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Please let me derive for quite a general case. I think the deriviation is somewhere out there, but not easy for me to find. Thus I upload here.

The notations I follow is based on a CS229 note.

Definitions. Let $J$ be a loss function of a neural network to minimize. Let $x\in \mathbb{R}^{d_0}$ be a single sample (input). Define its deep activations in a cascaded way as follows: $$ z^{(l)} = W^{(l)} a^{(l-1)} + b^{(l)} $$ and $a^{(l)} = g^{(l)}(z^{(l)})$ for $l=1, \dots, L$ where $L$ is the number of layers. Here, $W^{(l)} \in \mathbb{R}^{d_{l} \times d_{l-1}} $ and $b^{(l)} \in \mathbb{R}^{d_l} $ are parameters of the neural network model that we need to optimize. $a^{(l)} \in \mathbb{R}^{d_l} $ is the $l$-th layer activation output, and $g^{(l)} : \mathbb{R}^{d_l} \to \mathbb{R}^{d_l} $ is the corresponding activation function (such as ReLU). The zeroth layer activation is set as the input $a^{(0)} = x$.

Convention. Except for the final layer $L$, the activation funciton is the same for all hidden layers $l <L$; $g^{(l)} = g$. Also, we assume $g$ is pointwise computation such as ReLU or sigmoid.

Another convention is that the loss function $J$ is defined such that $$ \nabla_{z^{(L)}} J = z^{(L)} - y $$ where $y$ is the target that our neural network model needs to predict. Note that the gradient $\nabla_{z^{(L)}} J = z^{(L)}$ is a column vector $$ \nabla_{z^{(L)}} J = z^{(L)} = \begin{bmatrix} \frac{\partial J}{\partial z^{(L)}_1} \\ \vdots \\ \frac{\partial J}{\partial z^{(L)}_{d_L}} \end{bmatrix} \in \mathbb{R}^{d_L}. $$

Motivation. Backpropagation is simply a combination of chain rule applications. Observe first that $\frac{\partial J}{\partial W^{(L)}_{ij}}$ is decomposed into $$ \frac{\partial J}{\partial W^{(L)}_{ij}} = \sum_k \frac{\partial J}{\partial z^{(L)}_k} \frac{\partial z^{(L)}_k}{\partial W^{(L)}_{ij}} = \frac{\partial J}{\partial z^{(L)}_i} \frac{\partial z^{(L)}_i}{\partial W^{(L)}_{ij}}. $$ (Note that the summand $\frac{\partial z^{(L)}_k}{\partial W^{(L)}_{ij}}$ cancels out since $z_k^{(L)}$ does not depend on $W^{(L)}_{ij}$.) Note that the above is computable since we know $\frac{\partial J}{\partial z^{(L)}_i}$ and $\frac{\partial z^{(L)}_i}{\partial W^{(L)}_{ij}} = a^{(L-1)}_j $ is the forward activation output.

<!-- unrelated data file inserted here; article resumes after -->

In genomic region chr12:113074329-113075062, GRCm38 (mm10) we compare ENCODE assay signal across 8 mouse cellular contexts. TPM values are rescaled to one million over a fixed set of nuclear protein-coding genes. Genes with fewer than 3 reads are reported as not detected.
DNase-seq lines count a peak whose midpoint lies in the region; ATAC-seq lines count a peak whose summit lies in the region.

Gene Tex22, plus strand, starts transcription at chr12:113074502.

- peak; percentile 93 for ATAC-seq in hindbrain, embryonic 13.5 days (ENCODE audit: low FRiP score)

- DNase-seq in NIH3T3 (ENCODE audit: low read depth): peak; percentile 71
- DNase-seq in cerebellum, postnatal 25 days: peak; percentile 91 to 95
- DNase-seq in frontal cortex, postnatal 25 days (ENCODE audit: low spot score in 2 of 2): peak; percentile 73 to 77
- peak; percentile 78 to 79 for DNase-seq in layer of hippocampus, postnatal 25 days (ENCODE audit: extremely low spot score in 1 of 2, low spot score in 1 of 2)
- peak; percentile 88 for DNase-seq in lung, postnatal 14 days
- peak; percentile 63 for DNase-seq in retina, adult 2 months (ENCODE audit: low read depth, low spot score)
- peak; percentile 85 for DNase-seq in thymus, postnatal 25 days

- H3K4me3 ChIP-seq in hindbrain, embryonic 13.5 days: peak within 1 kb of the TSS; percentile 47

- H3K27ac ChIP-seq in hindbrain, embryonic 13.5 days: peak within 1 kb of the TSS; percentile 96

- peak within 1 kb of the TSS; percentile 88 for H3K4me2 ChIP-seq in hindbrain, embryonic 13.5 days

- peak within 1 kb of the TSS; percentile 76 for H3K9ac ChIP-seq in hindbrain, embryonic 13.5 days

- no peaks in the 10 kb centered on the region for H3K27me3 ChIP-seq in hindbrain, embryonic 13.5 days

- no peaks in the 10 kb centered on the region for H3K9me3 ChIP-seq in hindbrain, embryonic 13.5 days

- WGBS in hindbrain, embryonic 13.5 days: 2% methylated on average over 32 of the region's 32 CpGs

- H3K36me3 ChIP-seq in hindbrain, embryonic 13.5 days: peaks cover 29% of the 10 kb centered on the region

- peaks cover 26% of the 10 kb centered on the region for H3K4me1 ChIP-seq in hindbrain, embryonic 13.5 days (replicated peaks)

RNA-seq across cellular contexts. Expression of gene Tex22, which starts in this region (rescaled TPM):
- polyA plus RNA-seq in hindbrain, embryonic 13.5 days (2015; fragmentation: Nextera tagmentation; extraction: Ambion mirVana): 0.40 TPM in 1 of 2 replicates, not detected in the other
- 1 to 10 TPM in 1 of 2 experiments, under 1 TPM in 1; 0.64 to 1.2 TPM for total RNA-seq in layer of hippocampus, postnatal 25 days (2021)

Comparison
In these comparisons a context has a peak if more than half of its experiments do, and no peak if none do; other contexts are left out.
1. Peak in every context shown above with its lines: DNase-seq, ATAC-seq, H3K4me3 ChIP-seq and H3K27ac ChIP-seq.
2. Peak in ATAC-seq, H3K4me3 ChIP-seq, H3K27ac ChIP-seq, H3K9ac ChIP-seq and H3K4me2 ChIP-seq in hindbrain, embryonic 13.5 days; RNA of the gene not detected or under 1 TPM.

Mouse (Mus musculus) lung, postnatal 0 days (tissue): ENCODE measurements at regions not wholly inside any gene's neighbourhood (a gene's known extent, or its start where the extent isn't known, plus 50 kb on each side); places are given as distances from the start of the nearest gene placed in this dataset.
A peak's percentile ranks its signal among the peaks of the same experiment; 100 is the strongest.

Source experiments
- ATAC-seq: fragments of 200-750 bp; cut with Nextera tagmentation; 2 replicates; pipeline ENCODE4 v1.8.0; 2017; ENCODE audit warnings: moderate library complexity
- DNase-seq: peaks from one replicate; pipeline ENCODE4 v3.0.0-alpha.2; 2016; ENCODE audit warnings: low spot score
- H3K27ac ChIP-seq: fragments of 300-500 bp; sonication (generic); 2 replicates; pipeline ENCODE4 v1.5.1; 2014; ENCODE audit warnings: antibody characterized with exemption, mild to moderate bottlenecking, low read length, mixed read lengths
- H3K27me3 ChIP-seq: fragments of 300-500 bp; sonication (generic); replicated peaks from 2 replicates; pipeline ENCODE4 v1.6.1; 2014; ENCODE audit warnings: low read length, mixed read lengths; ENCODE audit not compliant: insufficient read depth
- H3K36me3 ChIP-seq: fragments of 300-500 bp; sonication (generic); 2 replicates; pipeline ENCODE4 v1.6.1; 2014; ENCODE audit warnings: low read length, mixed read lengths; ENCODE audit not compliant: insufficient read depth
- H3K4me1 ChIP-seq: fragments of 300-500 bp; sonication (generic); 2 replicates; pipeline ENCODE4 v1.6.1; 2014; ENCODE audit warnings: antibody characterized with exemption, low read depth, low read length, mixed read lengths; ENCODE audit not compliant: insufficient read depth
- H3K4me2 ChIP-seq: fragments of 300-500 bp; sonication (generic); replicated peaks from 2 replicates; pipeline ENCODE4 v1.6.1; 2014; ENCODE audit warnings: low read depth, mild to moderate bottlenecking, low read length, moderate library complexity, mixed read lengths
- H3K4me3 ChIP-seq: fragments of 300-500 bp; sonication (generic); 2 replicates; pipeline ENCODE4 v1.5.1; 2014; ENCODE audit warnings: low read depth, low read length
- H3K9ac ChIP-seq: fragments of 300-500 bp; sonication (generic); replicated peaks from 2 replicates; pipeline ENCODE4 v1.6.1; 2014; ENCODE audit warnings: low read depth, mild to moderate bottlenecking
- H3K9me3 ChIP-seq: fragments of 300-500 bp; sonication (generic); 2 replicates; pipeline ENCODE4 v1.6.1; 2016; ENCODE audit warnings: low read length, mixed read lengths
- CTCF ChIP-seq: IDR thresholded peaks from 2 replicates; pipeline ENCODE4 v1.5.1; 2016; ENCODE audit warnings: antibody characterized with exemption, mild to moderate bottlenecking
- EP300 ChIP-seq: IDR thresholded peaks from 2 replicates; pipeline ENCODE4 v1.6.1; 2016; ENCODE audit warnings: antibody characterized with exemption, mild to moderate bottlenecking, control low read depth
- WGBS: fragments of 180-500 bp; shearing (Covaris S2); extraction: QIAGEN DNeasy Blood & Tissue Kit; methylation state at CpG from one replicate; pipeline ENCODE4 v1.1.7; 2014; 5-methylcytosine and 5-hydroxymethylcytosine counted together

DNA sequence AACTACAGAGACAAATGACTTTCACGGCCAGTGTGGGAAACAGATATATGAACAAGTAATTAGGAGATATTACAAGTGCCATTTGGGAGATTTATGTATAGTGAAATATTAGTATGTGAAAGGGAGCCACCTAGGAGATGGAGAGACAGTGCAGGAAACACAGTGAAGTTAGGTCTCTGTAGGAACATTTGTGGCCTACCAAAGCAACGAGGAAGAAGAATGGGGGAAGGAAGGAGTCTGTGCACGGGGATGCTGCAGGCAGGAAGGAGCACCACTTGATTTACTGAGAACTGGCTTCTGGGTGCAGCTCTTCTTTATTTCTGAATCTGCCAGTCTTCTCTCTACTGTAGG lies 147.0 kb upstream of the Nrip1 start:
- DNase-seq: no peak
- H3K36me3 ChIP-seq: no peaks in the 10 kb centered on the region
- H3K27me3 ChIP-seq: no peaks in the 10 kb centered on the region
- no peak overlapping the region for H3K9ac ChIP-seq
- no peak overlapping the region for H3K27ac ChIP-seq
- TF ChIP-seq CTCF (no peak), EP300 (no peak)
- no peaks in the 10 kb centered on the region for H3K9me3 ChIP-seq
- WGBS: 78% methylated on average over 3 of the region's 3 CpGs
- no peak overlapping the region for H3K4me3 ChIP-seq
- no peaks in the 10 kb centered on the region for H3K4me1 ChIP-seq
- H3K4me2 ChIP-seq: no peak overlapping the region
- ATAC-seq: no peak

Derivation. We generalize this principle to early layers one by one. In particular, $$ \frac{\partial J}{\partial W^{(l)}_{ij}} = \frac{\partial J}{\partial z^{(l)}_i} \frac{\partial z^{(l)}_i}{\partial W^{(l)}_{ij}} = \frac{\partial J}{\partial z^{(l)}_i} a^{(l-1)}_j. \tag{1a} $$ as $ z^{(l)}_i = \sum_j W^{(l)}_{ij} a^{(l-1)}_j $. Similarly, $$ \frac{\partial J}{\partial b^{(l)}_{i}} = \frac{\partial J}{\partial z^{(l)}_i}. \tag{1b} $$

Now, it suffices to obtain $\frac{\partial J}{\partial z^{(l)}_i}$, which is obatined by applying chain rule in the backward direction (hence the name backpropagation); in particular, we have $$ \frac{\partial J}{\partial z^{(l)}_i} = \sum_k \frac{\partial J}{\partial z^{(l+1)}_k} \frac{\partial z^{(l+1)}_k}{\partial z^{(l)}_i} \tag{2}, $$ which is $$ \frac{\partial J}{\partial z^{(l)}_i} = \sum_k \frac{\partial J}{\partial z^{(l+1)}_k} \frac{\partial z^{(l+1)}_k}{\partial a^{(l)}_i} \frac{\partial a^{(l)}_i}{\partial z^{(l)}_i} = \sum_k \frac{\partial J}{\partial z^{(l+1)}_k} W^{(l+1)}_{ki} g'(z^{(l)}_i) $$ as $\frac{\partial z^{(l+1)}_k}{\partial a^{(l)}_i} = W^{(l+1)}_{ki}$ and $\frac{\partial a^{(l)}_i}{\partial z^{(l)}_i} = g'(z^{(l)}_i)$. (Here $g'$ is the derivative of $g$.)

In the matrix form, the above equations (1a), (1b), and (2) can be stated as follows: $$ \nabla_{W^{(l)}} J = \nabla_{z^{(l)}} J \cdot a^{(l-1)T}, \tag{1a-m} $$ $$ \nabla_{b^{(l)}} J = \nabla_{z^{(l)}} J, \tag{1a-m} $$ $$ \nabla_{z^{(l)}} J = (W^{(l+1)T} \cdot \nabla_{z^{(l+1)}} J) \odot g'(z^{(l)}) \tag{2-m} $$ Here, $\cdot$ is the matrix multiplication, $\odot$ is Hadamard product, and $\nabla_{W^{(l)}} J$ is the matrix that contains $\frac{\partial J}{\partial W^{(L)}_{ij}}$ as its $i$-th row $j$-th column element.